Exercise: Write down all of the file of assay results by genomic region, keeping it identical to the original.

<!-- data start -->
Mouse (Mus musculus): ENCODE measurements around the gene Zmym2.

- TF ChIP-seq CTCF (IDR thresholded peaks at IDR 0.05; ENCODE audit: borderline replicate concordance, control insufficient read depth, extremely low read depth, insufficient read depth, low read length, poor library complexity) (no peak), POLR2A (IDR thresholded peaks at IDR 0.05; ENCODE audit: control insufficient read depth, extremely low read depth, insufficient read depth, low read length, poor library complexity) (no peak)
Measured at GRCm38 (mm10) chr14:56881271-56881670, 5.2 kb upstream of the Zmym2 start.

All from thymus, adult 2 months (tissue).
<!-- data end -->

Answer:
Mouse (Mus musculus): ENCODE measurements around the gene Zmym2.

- TF ChIP-seq CTCF (IDR thresholded peaks at IDR 0.05; ENCODE audit: borderline replicate concordance, control insufficient read depth, extremely low read depth, insufficient read depth, low read length, poor library complexity) (no peak), POLR2A (IDR thresholded peaks at IDR 0.05; ENCODE audit: control insufficient read depth, extremely low read depth, insufficient read depth, low read length, poor library complexity) (no peak)
Measured at GRCm38 (mm10) chr14:56881271-56881670, 5.2 kb upstream of the Zmym2 start.

All from thymus, adult 2 months (tissue).